Carriers can blend automation with personal service to reach multiple generations and achieve a competitive edge.
The conflicting studies mentioned in the February 2008 commentary, “Don’t Look Too Far Ahead” by INN’s Senior Managing Editor Carrie Burns bring to light the ongoing debate between personal service and automation. As Burns noted, the TowerGroup Inc. research found an increasing demand from consumers for 24/7 electronic access to their financial services, while IBM’s recent survey of 1,000 American consumers showed the majority of respondents were very supportive of their agent-based service and planned to continue that relationship. Which presents the industry with a challenge: how to meeting the demand for automation while providing high-touch, personal service?
Resolving the bifurcation between those desiring an electronic sale and those valuing the agent relationship provides the chance to gain competitive edge. In truth, the opportunity does not require an “either/or” choice. Instead, it lies in the fact that underlying these seemingly disconnected responses is a consistent consumer drive for convenience, accessibility and flexibility: what they need, when they need it.
Many of those same respondents who stated they plan to work directly with their agent for future insurance needs likely share responses with the consumers who are increasingly demanding 24/7 access. Along those same lines, the numerous recent surveys that show a growing displeasure with the automated interactive voice response menus that so many businesses inflict upon their customers, reinforce the same conclusion: It is not the technology that is desired, it is the convenience and accessibility that is driving consumer preferences.
There should be no doubt of the critical importance of the insurance industry shifting from product or channel-centric business models to customer-centric ones. Whether dealing with the retired, less technically proficient Silent Generation, the rapidly approaching retirement baby boomers, Generation X, or the up-and-coming Gen Y, there is a consistent theme demanding personalized service delivered in a convenient and timely manner.
What does that translate to in terms of practical reality? Simply put, when there is a complex process, like purchasing or upgrading insurance, then the personal touch will be needed. When there is a critical touchpoint, such as point of claim, then the personal touch will be a necessity. However, for simple issues such as checking balances, paid to dates, coverage levels, or even changing addresses and billing modes, there is the need to offer options that range from personal service to online, 24/7 access. That is what the market will demand, and the successful insurers will be delivering.
Thus, it is not so much the supplanting of personal service with electronics that is occurring as the melding of industry operations around customized, customer centric flexibility that addresses the different needs by offering alternatives. Choice is the buzzword of consumers. The company that is able to master providing customized options will find itself well received by the multi-generational consumers in the marketplace.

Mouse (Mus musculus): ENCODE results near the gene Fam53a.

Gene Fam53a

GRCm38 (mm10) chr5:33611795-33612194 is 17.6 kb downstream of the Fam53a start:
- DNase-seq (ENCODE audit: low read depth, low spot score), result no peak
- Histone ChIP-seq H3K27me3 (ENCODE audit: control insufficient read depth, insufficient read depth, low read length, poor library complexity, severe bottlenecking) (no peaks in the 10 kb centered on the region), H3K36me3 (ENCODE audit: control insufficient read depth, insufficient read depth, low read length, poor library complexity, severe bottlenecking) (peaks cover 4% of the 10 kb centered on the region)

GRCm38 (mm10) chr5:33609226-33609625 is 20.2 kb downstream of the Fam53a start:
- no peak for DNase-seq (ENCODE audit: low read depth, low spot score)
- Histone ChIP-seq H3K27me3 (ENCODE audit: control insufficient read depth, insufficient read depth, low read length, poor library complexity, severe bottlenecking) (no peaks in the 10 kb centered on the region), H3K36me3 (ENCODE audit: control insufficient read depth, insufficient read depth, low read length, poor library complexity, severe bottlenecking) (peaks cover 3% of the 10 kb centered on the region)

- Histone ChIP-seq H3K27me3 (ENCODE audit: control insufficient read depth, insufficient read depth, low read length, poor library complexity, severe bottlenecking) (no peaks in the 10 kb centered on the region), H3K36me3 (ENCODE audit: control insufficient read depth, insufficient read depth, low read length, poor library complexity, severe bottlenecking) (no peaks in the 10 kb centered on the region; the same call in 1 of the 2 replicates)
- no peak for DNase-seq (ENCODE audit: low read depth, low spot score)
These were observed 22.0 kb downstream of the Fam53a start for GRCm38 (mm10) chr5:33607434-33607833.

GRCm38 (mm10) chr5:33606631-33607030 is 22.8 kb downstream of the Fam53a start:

Still, care must be taken not to lose sight of the fact that, for the first time ever, the insurance industry has a wide disparity in the nature of consumers being served, with multiple generations each having unique values and interests. Yet in this disparity lies tremendous opportunity.
By the year 2011, when the tipping point is reached and close to 80 million baby boomers in the United States alone are aged 60 or older, an estimated over $30 trillion in assets will have shifted to retirement income purposes, bringing with it the demands of transitioning from accumulation to payout. These longer living, healthier retirees will require trusted and experienced guidance in matching their retirement needs with a secure income stream—a task not to be accomplished through pure electronic means.
At the same time, Generation Y will be entering the workforce en masse, bringing with them their demands for products that have automatic plan features. As an example, the use of social networking, online collaboration and Web conferencing may provide the path for delivering personalized service to this technically adept generation.
Which brings to mind another complicating factor: By 2011, it is estimated that 25% of the U.S. population will be of stated ethnic background. With that, insurers and professionals are not only challenged by the needs of a multigenerational consumer base, but also those of an ethnically diverse population bringing different cultural expectations and languages into the mix of customer-centric service.
One thing is certain: Knowing who the customer is and what they expect has never been more important. Companies that are not already investing in people, processes and technology to meet these demands are behind the curve; and there isn’t a great deal of time left to catch up.
Steven Callahan is a senior consultant and practice development director with Dallas-based Robert E. Nolan Co. Inc.
(c) 2008 Insurance Networking News and SourceMedia, Inc. All Rights Reserved.
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